Balance Restored

Blair Hinkle finally gets his payday

At the peak of his online success, Blair Hinkle won more than $1 million in a single FTOPS event in February of 2011. He already had a World Series of Poker bracelet to his credit, but this was the first seven-figure cash of Hinkle’s career and things were looking up.

It was just two months later that Hinkle suddenly found himself as one of the players with the most to lose when the United States Department of Justice seized the domains and all funds related to Full Tilt and PokerStars. What followed was a three-year odyssey during which the bulk of Hinkle’s bankroll and net worth were tied up in an uncertain state of flux.

Blair HinkleThe man who would eventually have seven figures locked up on Full Tilt started his poker career in a similar fashion to many young men of his generation. Basement $5 and $10 games in Kansas City and Party Poker freerolls fueled Hinkle’s interest late in his high school years and into his days at the College of Missouri.

Hinkle might have ended up getting fully hooked by the poker bug on his own, but he ended up living with a roommate in college who was about to have a breakout of his own.

“I was fortunate enough to get roomed up with James Mackey,” said Hinkle. “He was starting to play online seriously,” said Hinkle, “He won the $10 rebuy one night on PokerStars and sent me and a couple of friends on the same floor $30 each to start our bankrolls.”

It wasn’t the first time Hinkle had a starter bankroll online, but none of his $50 deposits panned out to much. The money he got from Mackey, who earned his stripes as one of the top online tournament players in the world under the moniker “mig.com,” was what jump-started Hinkle’s early success.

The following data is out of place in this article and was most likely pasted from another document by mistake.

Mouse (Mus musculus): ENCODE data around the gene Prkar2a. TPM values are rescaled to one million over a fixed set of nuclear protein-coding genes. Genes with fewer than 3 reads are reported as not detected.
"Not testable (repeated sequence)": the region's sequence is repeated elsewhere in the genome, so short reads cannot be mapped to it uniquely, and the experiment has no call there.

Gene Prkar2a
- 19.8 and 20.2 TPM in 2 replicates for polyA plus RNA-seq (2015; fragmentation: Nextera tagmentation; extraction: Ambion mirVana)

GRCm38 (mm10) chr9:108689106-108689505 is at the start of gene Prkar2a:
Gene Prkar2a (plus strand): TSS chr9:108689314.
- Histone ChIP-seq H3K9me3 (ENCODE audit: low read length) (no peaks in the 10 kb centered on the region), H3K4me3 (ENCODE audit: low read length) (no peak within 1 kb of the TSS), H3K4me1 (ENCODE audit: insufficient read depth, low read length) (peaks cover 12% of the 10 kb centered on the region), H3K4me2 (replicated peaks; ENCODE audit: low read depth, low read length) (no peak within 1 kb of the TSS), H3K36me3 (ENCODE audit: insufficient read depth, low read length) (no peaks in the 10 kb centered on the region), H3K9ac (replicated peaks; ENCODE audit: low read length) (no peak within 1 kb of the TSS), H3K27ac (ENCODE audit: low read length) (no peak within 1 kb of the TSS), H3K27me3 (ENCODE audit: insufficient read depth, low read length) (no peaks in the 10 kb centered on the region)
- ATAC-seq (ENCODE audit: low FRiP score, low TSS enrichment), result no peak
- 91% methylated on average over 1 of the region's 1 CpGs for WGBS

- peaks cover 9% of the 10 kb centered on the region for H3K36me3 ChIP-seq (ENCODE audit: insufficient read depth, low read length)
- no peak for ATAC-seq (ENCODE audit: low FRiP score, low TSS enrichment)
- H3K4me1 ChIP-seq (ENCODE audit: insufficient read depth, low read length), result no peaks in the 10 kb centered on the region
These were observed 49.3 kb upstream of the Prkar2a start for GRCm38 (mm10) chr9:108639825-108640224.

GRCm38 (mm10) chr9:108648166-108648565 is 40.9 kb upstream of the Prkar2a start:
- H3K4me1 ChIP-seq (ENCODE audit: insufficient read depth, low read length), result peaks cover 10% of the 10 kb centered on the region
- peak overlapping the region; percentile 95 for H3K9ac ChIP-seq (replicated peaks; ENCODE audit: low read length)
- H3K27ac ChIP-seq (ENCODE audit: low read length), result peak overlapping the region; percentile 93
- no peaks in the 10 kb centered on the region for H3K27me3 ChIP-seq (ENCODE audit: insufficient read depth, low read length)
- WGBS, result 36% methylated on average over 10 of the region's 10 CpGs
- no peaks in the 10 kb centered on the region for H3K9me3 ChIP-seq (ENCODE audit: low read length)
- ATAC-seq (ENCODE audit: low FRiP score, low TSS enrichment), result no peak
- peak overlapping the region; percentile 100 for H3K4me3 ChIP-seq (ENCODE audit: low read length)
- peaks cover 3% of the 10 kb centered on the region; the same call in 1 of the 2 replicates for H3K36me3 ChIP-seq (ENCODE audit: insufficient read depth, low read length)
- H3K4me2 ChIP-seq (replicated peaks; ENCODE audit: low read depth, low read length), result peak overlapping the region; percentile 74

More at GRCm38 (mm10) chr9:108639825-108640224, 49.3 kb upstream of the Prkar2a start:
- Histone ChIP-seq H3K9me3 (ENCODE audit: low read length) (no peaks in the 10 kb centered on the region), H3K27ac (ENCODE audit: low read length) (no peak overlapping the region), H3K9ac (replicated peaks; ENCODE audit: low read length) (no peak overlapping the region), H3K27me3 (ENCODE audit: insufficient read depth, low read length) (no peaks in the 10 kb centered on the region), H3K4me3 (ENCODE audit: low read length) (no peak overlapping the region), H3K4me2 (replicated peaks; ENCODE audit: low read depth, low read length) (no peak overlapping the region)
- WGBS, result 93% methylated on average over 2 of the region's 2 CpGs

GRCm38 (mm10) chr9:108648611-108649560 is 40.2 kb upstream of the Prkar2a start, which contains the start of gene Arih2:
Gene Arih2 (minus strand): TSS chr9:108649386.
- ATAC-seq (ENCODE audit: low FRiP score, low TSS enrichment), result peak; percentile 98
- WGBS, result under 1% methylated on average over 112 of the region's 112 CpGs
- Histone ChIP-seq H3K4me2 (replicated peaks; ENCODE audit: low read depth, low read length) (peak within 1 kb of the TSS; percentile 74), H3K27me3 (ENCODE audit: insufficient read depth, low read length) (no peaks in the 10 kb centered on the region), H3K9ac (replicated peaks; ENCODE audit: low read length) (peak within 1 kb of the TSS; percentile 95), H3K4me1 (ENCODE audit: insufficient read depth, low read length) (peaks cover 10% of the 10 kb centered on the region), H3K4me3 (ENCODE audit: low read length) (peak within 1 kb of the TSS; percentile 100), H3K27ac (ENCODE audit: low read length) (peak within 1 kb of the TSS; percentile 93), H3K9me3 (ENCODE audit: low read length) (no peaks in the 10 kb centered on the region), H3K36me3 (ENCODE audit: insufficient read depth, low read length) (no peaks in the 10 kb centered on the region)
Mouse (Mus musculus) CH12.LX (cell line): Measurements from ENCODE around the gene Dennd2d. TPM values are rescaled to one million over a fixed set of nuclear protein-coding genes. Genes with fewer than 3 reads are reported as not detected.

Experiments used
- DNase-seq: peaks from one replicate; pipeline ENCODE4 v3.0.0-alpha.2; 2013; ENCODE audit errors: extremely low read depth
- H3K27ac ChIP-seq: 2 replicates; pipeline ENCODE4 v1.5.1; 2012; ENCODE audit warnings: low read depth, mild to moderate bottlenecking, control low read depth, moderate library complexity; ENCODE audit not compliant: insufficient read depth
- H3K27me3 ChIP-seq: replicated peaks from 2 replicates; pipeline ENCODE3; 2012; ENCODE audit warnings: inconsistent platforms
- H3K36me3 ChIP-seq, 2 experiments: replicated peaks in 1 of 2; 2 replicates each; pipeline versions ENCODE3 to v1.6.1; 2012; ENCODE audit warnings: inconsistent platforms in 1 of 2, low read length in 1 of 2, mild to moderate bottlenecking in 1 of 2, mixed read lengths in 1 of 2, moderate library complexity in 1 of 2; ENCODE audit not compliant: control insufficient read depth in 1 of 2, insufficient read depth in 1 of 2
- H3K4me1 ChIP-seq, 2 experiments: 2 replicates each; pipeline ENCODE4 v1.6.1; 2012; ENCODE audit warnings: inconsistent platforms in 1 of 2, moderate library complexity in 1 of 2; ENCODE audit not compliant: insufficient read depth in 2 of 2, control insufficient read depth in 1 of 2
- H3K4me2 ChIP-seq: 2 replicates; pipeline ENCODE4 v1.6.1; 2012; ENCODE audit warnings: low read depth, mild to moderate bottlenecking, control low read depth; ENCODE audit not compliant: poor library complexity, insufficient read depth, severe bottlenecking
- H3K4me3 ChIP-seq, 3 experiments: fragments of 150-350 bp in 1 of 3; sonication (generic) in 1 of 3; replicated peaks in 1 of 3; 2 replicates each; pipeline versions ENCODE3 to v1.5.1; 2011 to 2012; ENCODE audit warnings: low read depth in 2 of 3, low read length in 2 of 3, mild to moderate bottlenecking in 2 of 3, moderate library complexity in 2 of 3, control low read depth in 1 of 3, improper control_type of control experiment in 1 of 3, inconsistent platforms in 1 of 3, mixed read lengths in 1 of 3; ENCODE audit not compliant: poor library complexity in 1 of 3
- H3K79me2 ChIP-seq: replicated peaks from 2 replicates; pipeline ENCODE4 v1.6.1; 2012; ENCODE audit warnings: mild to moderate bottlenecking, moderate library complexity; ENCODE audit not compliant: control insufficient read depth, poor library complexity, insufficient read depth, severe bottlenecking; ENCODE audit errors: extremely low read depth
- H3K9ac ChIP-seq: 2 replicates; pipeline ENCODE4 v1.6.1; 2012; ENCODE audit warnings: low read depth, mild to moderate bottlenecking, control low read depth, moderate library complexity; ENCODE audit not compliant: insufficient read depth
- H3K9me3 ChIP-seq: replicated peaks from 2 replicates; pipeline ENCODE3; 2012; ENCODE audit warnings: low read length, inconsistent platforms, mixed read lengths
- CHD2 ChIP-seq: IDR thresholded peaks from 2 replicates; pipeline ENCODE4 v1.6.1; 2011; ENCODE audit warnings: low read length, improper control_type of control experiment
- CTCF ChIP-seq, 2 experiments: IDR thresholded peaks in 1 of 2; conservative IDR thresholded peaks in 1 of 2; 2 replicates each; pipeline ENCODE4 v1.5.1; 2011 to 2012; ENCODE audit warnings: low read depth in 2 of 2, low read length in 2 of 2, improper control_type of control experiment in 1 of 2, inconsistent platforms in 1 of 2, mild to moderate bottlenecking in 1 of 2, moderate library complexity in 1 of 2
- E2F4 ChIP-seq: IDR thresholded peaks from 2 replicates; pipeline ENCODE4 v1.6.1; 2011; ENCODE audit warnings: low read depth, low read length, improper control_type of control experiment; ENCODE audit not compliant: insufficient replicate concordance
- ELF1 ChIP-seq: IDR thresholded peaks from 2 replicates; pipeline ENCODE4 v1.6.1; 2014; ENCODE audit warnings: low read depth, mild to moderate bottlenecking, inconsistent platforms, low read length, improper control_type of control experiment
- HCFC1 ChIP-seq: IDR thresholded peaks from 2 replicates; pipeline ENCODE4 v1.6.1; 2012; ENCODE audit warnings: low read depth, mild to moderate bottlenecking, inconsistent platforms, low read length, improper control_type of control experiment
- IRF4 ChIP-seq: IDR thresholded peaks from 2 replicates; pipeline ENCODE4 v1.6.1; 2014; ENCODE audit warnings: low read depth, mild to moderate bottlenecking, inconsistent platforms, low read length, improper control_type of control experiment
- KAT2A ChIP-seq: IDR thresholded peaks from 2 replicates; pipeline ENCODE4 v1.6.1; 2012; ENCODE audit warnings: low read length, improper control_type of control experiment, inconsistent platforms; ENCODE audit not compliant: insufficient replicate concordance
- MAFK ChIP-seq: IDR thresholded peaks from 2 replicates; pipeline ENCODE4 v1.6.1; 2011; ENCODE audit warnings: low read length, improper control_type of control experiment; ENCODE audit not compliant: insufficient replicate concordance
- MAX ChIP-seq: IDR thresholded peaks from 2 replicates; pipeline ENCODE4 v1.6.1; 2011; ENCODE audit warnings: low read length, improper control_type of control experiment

His path to tournament poker greatness hit its first peak in December of 2006, when a win in Event 3 of the UBOC earned Hinkle $56,724, the biggest cash of his career, and the confidence to commit to poker fully. He and Mackey each continued to thrive in 2007, with Mackey winning a WSOP bracelet and a WCOOP title worth $580,000, while Hinkle won the $750,000 Guaranteed on Full Tilt to continue his upward climb.

“After that win, I decided I was going to drop out of school,” said Hinkle. “That was a big shock for my parents. Obviously they didn’t realize that poker could be as profitable as it is.”

The success that Hinkle put together made him a strong candidate to cross over into bigger buy-in live events. Mackey’s own tremendous string of success allowed him to stake Hinkle in a deal that would work out well for both parties.

Hinkle knocked on the door right away at the 2008 LAPC, where he made a deep run and finished 11th, and followed that up at Bay 101 by finishing 24th. His brother Grant kicked off the 2008 WSOP by winning a bracelet in the first No Limit Hold’em event of the summer, and Blair ended up making history with a bracelet of his own less than two weeks later.